PodcastOne Australia recently launched the Matt and Alex: All Day Breakfast podcast which they are calling Australia’s first on-demand breakfast show. Hosts Matt Okine and Alex Dyson are best known together for their time as national breakfast hosts at triple j with Dyson hosting the show from 2010 and Okine joining in 2014 replacing Tom Ballard.
Since the show concluded at the end of 2016 the pair had mostly gone their separate ways besides catching up for the occasional beer, but the wheels were set in motion for a reunion when they worked with YouTube Music as part of the 2019 ARIA Awards.
Mediaweek caught up with Matt Okine to talk about the new show and what changes are to be expected from the slightly older hosts on a commercial platform.
Okine has had a busy three and a bit years since triple j and he has now squandered being able to sleep in after producing two seasons of his Stan original series The Other Guy, writing the book Being Black ‘n Chicken, and Chips, performing sold-out comedy tours and recently starting a family.
“I feel like from this point on in my life I am always going to be tired and I have to deal with it. That’s just one of many many things, I have realised. I am sore all the time now and my back hurts and I just realised it’s never going to not hurt and that’s what being old is a sore back and being tired.”
Okine said the foundation of the new show was laid when Dyson said he had been talking to Hamish and Andy’s former producer Sam Cavanagh and he was keen to have a chat on the way to filming the ARIA video for YouTube.
“We talked about everything really, we talked about doing TV, we talked about doing radio, we talked about doing podcasts and it really came down to the best situation for all of us. When you are a new parent you still have a lot to work out at home so flexibility was one of the biggest things I was looking for in a show.”
With the podcast releasing five episodes a week both Okine and Dyson didn’t want to sacrifice being able to work on other projects.
“Waking up every morning at 4:30 am then working till 1 pm or 2 pm in the arvo was not gonna work for all the other things that I want to do to the best of my ability, like turn my novel into a movie and hopefully work on another season of The Other Guy, or another show.”
Okine said that the pair are still trying to find their feet at the moment and figure out what works best for them and their audience schedule-wise with the daily podcast.
“It can change any day, some days we are up early, and some days we are up late, it depends on the news cycle, guests, and the topics we are covering. If we have to break news we can’t record the afternoon before, but if we are asking what is your favourite juice then we can ask that any time.”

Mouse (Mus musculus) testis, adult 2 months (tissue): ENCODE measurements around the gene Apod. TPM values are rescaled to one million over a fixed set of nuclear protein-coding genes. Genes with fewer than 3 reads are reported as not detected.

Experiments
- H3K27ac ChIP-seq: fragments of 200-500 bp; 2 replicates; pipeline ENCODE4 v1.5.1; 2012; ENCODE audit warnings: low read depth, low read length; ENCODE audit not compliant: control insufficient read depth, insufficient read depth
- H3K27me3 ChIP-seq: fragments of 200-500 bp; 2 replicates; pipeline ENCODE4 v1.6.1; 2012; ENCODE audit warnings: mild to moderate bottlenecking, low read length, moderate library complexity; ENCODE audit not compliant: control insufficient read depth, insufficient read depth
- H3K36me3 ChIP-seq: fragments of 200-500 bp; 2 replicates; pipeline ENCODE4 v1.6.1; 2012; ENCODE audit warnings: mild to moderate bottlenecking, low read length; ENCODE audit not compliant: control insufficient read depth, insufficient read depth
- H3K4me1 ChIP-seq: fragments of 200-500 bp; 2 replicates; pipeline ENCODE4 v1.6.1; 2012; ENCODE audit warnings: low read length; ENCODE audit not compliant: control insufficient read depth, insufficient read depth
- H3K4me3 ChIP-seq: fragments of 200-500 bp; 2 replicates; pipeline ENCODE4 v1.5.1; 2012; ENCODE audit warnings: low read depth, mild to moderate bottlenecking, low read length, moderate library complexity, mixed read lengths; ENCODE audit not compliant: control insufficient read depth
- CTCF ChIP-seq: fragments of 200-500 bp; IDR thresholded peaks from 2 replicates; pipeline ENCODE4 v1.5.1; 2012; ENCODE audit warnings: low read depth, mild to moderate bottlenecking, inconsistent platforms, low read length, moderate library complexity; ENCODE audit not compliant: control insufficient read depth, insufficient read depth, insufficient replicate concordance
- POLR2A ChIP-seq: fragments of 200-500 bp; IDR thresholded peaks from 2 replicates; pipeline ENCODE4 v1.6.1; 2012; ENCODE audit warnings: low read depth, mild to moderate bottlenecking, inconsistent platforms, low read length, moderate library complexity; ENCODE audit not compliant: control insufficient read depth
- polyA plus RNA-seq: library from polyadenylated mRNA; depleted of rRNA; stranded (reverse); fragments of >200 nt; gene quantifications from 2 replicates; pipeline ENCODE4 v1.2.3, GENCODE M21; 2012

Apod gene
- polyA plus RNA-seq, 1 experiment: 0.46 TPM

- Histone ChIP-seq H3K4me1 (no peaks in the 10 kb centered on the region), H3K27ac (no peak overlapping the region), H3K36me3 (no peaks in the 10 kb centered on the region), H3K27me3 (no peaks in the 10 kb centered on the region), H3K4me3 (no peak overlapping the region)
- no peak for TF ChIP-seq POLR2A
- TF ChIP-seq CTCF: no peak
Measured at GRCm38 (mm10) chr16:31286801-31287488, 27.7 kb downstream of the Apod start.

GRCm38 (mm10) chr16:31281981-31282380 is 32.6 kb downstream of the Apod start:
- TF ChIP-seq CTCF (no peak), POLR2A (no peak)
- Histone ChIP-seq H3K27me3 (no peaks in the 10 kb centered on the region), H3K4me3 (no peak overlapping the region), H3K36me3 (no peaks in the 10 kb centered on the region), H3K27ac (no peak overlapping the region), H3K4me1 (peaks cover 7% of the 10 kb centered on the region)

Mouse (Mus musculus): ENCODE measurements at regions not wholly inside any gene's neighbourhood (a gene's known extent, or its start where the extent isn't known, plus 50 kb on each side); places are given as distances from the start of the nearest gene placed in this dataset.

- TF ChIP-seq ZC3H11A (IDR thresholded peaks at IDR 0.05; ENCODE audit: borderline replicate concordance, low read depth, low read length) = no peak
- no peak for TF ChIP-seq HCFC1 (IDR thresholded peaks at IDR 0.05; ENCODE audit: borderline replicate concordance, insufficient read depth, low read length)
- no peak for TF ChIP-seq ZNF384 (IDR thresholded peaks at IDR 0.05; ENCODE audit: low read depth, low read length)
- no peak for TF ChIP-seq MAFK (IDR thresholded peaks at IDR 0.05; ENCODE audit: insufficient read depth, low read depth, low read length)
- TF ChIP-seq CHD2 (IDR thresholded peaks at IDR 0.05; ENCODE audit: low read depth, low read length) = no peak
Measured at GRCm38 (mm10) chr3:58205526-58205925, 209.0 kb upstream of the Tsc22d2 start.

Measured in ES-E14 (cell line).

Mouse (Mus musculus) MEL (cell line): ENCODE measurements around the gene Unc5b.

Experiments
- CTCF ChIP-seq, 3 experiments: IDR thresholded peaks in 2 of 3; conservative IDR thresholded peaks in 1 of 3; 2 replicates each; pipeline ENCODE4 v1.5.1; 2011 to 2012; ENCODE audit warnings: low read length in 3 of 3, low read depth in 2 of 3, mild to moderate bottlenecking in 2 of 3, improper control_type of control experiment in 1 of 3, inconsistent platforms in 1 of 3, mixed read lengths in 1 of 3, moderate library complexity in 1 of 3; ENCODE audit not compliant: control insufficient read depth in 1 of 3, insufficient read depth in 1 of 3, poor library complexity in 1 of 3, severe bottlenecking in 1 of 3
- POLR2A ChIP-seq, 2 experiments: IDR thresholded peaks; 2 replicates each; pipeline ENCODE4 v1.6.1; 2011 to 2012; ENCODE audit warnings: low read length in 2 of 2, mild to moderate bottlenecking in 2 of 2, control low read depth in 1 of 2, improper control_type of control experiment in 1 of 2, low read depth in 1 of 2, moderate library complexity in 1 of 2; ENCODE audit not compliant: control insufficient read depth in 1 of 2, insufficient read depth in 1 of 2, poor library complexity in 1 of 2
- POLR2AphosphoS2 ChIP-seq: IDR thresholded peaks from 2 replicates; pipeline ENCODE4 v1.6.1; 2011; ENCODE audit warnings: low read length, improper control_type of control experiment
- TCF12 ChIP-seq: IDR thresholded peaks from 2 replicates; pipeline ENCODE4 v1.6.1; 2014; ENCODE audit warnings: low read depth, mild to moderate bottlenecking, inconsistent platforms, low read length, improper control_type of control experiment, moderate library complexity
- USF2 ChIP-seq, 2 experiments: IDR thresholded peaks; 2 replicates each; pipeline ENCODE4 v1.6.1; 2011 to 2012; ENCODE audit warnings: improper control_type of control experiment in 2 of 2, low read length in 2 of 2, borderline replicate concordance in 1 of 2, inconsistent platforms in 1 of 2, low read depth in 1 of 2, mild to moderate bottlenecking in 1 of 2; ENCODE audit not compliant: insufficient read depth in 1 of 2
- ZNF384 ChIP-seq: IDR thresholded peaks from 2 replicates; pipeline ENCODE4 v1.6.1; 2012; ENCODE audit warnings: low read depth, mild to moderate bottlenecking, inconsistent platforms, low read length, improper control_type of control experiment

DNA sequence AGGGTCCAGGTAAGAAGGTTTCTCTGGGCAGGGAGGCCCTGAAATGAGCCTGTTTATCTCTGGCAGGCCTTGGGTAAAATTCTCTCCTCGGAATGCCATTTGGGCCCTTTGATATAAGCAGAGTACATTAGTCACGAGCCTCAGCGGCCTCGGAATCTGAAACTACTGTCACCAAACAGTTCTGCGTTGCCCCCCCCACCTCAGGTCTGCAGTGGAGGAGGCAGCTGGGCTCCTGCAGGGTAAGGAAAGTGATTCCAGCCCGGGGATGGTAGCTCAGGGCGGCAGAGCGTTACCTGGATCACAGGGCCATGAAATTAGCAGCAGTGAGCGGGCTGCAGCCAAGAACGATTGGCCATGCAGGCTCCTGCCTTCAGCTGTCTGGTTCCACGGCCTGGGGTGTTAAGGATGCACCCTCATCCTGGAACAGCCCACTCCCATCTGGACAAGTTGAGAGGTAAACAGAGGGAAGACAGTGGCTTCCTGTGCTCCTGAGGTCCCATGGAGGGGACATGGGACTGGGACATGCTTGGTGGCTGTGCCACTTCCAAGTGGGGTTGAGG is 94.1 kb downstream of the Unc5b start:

All Day Breakfast is a different show to the one that ended in 2016, but Okine said that he is thankful that their audience has aged with them, and that it would have been ridiculous to pretend they are 20-year-old partying uni students again.
“It was getting to the stage in triple j when they would call you into a meeting and say maybe avoid talking about going bald because the 16-year-old kids listening aren’t worried about that right now. I remember making a reference to Dhalsim in Street Fighter II and they were saying you know that game came out almost 20 years ago, can you update your references please!”
“We want it to be the same but we do want it to be different and we don’t want to lean on any crutch in any shape or form. While I am still a crumb and he is still a rat dog I don’t think we will be making a version two of a pack her up boys video.”
One thing that has changed is the on-air feud with Richard Wilkins who was a two-time winner of the ‘Crumb of the Year’ award.
“Richard Wilkins was in The Other Guy and plays the actor who is going to play my character’s dad in the show and we talked about it on the red carpet at the Logies and I think we put that beef to rest. I can walk around Channel Nine now without looking over my shoulder.”
When asked about the adjustment of going from a public broadcaster to a commercial network Okine said that he is enjoying the change.
“It is really great having your own show where you can decide what you do. When you are in a big network whether its the ABC or big commercial networks a lot of your show gets dictated by the PR teams from other shows and stuff saying what needs to be on your show so it’s nice being able to be selective at this stage.”
One obvious change is the existence of advertisers which Okine says has never been an issue with him as long as its something that he is comfortable endorsing and he points to his current relationship’s with Furphy and Stan as an example.
“Alex mentioned hummus on-air the other day and then suddenly 20 packets of hummus turned up on our doorstep so that’s certainly one of the perks. There is this idea that we will be scared by the commercial aspect but I have done commercial stuff before and after triple j. I have no problem aligning with brands that I appreciate and we do certainly have our limits and the things that we would object to advertising. Stan is one of our sponsors and we have to talk about Stan, but I have a show on Stan and I love talking about Stan, and I want people to go on Stan so it is great.”